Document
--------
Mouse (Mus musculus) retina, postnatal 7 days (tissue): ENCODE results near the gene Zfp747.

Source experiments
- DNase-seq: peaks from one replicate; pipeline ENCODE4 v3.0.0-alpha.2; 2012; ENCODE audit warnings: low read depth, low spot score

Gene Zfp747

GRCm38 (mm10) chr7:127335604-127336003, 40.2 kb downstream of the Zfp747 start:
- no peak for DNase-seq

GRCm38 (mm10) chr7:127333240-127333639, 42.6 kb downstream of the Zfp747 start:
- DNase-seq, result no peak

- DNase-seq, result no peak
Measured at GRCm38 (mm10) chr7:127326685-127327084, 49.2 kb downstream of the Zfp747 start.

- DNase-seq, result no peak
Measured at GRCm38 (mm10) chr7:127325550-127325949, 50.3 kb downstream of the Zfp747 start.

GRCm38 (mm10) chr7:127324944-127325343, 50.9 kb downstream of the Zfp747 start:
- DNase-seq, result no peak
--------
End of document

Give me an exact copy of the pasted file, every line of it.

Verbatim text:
Mouse (Mus musculus) retina, postnatal 7 days (tissue): ENCODE results near the gene Zfp747.

Source experiments
- DNase-seq: peaks from one replicate; pipeline ENCODE4 v3.0.0-alpha.2; 2012; ENCODE audit warnings: low read depth, low spot score

Gene Zfp747

GRCm38 (mm10) chr7:127335604-127336003, 40.2 kb downstream of the Zfp747 start:
- no peak for DNase-seq

GRCm38 (mm10) chr7:127333240-127333639, 42.6 kb downstream of the Zfp747 start:
- DNase-seq, result no peak

- DNase-seq, result no peak
Measured at GRCm38 (mm10) chr7:127326685-127327084, 49.2 kb downstream of the Zfp747 start.

- DNase-seq, result no peak
Measured at GRCm38 (mm10) chr7:127325550-127325949, 50.3 kb downstream of the Zfp747 start.

GRCm38 (mm10) chr7:127324944-127325343, 50.9 kb downstream of the Zfp747 start:
- DNase-seq, result no peak